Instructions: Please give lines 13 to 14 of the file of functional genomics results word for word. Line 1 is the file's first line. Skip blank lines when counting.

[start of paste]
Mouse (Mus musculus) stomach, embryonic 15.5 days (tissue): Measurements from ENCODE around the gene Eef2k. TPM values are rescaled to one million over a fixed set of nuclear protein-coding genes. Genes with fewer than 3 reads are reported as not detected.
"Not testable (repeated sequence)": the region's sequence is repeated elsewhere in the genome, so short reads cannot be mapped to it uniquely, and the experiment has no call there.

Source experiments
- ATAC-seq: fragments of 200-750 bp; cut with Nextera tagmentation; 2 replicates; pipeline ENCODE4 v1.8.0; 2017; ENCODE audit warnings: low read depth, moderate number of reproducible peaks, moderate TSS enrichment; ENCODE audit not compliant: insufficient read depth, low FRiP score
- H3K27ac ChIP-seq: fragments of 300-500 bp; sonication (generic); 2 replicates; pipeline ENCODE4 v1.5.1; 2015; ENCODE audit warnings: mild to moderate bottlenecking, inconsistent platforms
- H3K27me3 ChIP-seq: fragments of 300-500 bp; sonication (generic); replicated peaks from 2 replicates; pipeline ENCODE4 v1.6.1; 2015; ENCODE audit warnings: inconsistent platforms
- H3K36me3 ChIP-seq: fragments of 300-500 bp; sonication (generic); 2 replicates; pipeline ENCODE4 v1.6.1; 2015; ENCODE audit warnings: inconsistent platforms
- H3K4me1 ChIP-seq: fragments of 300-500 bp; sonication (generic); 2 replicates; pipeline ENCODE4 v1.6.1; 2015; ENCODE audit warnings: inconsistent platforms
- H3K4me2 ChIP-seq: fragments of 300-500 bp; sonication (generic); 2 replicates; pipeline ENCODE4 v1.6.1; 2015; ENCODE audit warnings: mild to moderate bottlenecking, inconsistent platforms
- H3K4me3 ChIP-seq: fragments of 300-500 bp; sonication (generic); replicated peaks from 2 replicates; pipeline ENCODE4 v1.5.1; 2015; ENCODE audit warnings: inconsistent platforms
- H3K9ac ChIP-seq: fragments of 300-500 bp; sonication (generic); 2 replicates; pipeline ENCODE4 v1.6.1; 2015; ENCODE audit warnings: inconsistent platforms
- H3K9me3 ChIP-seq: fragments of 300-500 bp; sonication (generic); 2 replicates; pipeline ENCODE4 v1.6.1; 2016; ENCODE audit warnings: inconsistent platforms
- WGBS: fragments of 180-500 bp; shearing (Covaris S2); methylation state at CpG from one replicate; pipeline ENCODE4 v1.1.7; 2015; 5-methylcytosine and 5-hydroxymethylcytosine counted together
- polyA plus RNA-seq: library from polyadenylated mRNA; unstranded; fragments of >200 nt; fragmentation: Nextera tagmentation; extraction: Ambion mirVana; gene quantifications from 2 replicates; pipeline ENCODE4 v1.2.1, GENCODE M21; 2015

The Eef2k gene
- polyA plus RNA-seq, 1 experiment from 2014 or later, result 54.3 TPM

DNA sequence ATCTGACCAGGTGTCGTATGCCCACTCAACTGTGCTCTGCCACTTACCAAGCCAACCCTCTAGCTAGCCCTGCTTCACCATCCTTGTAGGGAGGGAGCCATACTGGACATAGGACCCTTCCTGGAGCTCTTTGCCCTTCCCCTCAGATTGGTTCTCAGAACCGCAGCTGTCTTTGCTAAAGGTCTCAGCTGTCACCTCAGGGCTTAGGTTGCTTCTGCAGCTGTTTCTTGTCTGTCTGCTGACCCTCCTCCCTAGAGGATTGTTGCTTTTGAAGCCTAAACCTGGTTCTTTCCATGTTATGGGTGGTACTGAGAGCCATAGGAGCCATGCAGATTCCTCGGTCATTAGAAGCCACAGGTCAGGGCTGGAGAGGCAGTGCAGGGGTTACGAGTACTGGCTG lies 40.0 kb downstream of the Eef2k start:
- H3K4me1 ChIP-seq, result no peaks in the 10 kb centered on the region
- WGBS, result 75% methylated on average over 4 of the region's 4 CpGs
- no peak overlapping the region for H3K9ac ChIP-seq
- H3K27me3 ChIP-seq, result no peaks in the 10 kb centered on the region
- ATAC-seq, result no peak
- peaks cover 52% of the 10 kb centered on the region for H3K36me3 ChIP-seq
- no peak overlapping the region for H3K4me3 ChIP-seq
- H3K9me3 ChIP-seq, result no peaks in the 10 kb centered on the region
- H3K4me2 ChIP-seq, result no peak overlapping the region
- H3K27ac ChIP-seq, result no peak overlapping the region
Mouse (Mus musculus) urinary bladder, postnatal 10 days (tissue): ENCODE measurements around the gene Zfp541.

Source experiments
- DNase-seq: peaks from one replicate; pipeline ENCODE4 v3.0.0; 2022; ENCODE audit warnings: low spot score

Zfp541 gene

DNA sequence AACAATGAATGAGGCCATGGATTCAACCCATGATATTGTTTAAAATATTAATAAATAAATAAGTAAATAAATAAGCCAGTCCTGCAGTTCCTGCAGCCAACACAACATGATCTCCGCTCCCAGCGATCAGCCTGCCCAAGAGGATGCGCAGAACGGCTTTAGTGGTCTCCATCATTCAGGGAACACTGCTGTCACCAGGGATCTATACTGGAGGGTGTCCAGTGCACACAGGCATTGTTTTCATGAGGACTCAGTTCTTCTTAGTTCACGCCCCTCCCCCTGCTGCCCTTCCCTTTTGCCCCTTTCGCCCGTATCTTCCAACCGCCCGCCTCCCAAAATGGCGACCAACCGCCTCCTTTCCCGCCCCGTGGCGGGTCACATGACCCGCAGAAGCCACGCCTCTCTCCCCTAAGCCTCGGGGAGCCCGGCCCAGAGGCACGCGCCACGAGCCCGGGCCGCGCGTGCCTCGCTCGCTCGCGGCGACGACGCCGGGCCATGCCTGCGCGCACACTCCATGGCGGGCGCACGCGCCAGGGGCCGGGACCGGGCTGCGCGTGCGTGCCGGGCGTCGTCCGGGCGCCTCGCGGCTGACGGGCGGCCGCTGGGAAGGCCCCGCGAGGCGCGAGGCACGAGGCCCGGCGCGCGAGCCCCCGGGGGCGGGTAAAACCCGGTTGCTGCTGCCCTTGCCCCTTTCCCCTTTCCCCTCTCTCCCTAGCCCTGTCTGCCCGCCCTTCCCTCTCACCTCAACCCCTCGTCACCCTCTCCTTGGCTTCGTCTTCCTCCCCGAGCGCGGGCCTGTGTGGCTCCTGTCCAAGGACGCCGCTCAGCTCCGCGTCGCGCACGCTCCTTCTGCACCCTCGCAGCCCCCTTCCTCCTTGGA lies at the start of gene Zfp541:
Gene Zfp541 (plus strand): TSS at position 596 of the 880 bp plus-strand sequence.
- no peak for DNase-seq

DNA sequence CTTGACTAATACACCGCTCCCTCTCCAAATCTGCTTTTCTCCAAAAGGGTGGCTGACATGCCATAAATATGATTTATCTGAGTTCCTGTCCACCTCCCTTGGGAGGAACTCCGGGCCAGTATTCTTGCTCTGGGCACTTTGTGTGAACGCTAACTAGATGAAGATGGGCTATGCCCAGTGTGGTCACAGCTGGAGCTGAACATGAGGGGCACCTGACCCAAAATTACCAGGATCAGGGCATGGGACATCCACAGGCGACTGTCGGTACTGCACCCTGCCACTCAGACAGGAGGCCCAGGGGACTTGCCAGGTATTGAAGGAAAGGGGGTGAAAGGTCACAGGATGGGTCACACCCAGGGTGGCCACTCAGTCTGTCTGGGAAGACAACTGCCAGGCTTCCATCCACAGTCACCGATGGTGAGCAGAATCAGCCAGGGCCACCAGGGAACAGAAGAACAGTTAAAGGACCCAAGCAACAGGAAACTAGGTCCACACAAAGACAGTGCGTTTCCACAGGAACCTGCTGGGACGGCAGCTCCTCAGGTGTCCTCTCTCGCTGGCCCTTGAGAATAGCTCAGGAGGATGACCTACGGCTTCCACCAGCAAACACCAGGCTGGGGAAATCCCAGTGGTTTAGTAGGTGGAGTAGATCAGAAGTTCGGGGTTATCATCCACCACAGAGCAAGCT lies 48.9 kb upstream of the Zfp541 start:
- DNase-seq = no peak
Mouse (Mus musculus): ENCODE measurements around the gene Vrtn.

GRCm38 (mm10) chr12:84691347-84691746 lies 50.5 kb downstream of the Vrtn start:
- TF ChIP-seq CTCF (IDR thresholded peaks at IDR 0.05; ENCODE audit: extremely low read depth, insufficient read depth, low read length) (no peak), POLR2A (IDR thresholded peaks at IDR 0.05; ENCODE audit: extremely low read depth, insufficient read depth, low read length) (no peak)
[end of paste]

- WGBS: fragments of 180-500 bp; shearing (Covaris S2); methylation state at CpG from one replicate; pipeline ENCODE4 v1.1.7; 2015; 5-methylcytosine and 5-hydroxymethylcytosine counted together
- polyA plus RNA-seq: library from polyadenylated mRNA; unstranded; fragments of >200 nt; fragmentation: Nextera tagmentation; extraction: Ambion mirVana; gene quantifications from 2 replicates; pipeline ENCODE4 v1.2.1, GENCODE M21; 2015